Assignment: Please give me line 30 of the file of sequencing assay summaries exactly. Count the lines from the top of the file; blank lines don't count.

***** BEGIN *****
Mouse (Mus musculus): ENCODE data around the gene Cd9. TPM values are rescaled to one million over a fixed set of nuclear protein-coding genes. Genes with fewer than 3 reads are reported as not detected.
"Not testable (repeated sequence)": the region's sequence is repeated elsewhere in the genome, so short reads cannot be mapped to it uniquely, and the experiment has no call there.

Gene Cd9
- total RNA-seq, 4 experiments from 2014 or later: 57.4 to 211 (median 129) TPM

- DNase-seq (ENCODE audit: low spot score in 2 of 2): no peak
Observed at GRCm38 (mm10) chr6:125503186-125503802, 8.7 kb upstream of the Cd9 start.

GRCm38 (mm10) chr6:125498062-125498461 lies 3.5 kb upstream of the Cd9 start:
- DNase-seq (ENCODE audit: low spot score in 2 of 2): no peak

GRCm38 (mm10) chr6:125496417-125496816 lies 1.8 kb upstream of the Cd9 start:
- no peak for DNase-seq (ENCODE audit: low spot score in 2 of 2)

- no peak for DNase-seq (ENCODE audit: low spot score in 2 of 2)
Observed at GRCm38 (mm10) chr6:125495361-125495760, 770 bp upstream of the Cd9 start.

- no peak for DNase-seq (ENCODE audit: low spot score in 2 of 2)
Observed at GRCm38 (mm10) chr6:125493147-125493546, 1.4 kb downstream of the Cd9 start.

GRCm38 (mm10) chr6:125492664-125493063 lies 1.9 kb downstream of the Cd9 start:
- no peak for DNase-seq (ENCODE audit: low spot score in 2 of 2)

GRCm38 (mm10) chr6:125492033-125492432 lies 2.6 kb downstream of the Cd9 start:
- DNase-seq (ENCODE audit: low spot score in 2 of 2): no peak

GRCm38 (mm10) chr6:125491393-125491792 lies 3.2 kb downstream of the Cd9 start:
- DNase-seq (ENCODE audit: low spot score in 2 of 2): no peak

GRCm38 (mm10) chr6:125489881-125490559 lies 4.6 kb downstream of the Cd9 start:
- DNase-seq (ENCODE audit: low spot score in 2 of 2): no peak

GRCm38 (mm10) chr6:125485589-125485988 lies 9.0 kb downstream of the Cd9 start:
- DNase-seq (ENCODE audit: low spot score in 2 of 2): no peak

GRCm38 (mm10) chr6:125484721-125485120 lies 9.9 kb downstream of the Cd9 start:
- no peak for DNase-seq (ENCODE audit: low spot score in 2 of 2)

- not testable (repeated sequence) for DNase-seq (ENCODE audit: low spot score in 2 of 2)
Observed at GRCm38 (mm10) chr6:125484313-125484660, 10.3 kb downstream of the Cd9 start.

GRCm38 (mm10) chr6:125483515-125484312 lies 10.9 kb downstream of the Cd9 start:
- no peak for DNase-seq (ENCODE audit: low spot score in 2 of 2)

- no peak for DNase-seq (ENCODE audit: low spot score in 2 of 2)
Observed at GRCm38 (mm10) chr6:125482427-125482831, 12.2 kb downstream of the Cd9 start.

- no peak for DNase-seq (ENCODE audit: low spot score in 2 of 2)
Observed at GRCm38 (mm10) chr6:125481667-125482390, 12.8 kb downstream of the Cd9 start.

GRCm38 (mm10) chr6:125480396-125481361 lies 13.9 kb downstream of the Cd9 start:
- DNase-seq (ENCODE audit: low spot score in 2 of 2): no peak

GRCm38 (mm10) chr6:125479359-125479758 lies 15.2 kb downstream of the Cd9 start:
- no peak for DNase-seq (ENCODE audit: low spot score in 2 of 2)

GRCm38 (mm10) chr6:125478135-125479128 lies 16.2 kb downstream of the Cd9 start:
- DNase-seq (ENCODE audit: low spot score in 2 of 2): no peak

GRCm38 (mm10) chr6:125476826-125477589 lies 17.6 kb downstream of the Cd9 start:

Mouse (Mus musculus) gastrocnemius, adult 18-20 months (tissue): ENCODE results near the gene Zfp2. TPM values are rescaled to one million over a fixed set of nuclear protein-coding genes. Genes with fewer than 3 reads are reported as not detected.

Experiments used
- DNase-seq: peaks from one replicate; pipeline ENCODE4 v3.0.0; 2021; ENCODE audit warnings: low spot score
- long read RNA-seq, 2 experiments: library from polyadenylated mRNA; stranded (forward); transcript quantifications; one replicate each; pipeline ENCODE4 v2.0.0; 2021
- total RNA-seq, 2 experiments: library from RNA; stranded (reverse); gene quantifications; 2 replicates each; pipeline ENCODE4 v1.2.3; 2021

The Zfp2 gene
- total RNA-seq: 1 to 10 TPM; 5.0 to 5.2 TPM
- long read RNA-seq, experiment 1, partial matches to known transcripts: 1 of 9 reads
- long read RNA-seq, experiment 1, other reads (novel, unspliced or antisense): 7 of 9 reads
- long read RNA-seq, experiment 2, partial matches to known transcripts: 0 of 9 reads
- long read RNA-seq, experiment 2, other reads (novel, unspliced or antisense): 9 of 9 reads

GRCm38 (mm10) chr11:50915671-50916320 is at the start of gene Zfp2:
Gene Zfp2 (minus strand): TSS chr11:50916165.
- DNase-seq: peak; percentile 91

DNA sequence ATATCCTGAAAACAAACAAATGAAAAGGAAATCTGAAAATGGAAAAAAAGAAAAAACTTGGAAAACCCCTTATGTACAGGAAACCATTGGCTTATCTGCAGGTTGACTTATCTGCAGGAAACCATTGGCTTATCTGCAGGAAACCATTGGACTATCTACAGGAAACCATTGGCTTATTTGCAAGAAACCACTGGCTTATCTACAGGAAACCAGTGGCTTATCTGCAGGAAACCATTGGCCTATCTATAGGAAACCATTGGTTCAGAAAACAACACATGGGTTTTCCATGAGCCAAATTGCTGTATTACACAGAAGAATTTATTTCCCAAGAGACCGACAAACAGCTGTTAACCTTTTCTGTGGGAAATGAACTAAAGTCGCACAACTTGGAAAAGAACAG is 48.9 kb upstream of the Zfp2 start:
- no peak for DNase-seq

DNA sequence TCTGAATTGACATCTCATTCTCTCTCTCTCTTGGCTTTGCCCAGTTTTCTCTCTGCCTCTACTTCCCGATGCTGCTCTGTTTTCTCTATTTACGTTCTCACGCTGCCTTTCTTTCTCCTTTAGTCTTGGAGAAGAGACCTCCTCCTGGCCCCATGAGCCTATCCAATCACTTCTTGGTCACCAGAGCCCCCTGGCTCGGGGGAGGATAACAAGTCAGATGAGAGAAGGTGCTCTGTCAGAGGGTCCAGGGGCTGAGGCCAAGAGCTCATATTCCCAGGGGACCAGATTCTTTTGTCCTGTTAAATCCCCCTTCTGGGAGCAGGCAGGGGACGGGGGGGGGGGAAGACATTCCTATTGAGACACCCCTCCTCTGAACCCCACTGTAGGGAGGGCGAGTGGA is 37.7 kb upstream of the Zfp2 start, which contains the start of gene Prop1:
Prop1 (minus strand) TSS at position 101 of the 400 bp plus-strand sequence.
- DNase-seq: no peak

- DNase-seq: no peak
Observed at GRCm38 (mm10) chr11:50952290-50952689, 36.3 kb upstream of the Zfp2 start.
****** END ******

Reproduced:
- no peak for DNase-seq (ENCODE audit: low spot score in 2 of 2)